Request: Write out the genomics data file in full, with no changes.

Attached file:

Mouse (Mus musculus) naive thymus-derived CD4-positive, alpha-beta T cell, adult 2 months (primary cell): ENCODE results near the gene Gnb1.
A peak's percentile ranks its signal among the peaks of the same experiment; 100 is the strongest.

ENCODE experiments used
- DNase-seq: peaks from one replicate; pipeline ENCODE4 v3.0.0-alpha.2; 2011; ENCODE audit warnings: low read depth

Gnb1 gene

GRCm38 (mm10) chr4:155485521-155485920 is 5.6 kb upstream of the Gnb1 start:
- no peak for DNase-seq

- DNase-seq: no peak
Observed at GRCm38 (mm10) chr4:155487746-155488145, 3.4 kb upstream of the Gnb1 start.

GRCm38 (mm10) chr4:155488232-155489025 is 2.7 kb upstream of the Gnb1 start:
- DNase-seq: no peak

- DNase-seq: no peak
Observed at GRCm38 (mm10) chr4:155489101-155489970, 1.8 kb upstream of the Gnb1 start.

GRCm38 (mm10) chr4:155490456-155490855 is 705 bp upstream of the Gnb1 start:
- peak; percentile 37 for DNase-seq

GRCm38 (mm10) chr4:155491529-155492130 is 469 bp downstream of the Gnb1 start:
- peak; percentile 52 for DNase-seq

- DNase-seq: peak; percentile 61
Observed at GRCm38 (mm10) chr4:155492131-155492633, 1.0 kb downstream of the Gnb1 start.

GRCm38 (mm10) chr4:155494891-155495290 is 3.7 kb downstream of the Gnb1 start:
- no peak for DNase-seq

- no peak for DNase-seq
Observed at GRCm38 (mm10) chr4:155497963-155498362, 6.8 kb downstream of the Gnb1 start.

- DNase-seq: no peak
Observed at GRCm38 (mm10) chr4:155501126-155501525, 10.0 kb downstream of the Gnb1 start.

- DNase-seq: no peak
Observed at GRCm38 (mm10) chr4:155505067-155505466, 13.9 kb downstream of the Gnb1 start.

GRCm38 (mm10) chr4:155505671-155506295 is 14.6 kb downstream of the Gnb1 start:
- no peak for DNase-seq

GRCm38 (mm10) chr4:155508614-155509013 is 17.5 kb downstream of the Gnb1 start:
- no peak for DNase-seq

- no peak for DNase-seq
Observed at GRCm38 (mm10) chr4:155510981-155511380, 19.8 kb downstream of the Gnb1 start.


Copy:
Mouse (Mus musculus) naive thymus-derived CD4-positive, alpha-beta T cell, adult 2 months (primary cell): ENCODE results near the gene Gnb1.
A peak's percentile ranks its signal among the peaks of the same experiment; 100 is the strongest.

ENCODE experiments used
- DNase-seq: peaks from one replicate; pipeline ENCODE4 v3.0.0-alpha.2; 2011; ENCODE audit warnings: low read depth

Gnb1 gene

GRCm38 (mm10) chr4:155485521-155485920 is 5.6 kb upstream of the Gnb1 start:
- no peak for DNase-seq

- DNase-seq: no peak
Observed at GRCm38 (mm10) chr4:155487746-155488145, 3.4 kb upstream of the Gnb1 start.

GRCm38 (mm10) chr4:155488232-155489025 is 2.7 kb upstream of the Gnb1 start:
- DNase-seq: no peak

- DNase-seq: no peak
Observed at GRCm38 (mm10) chr4:155489101-155489970, 1.8 kb upstream of the Gnb1 start.

GRCm38 (mm10) chr4:155490456-155490855 is 705 bp upstream of the Gnb1 start:
- peak; percentile 37 for DNase-seq

GRCm38 (mm10) chr4:155491529-155492130 is 469 bp downstream of the Gnb1 start:
- peak; percentile 52 for DNase-seq

- DNase-seq: peak; percentile 61
Observed at GRCm38 (mm10) chr4:155492131-155492633, 1.0 kb downstream of the Gnb1 start.

GRCm38 (mm10) chr4:155494891-155495290 is 3.7 kb downstream of the Gnb1 start:
- no peak for DNase-seq

- no peak for DNase-seq
Observed at GRCm38 (mm10) chr4:155497963-155498362, 6.8 kb downstream of the Gnb1 start.

- DNase-seq: no peak
Observed at GRCm38 (mm10) chr4:155501126-155501525, 10.0 kb downstream of the Gnb1 start.

- DNase-seq: no peak
Observed at GRCm38 (mm10) chr4:155505067-155505466, 13.9 kb downstream of the Gnb1 start.

GRCm38 (mm10) chr4:155505671-155506295 is 14.6 kb downstream of the Gnb1 start:
- no peak for DNase-seq

GRCm38 (mm10) chr4:155508614-155509013 is 17.5 kb downstream of the Gnb1 start:
- no peak for DNase-seq

- no peak for DNase-seq
Observed at GRCm38 (mm10) chr4:155510981-155511380, 19.8 kb downstream of the Gnb1 start.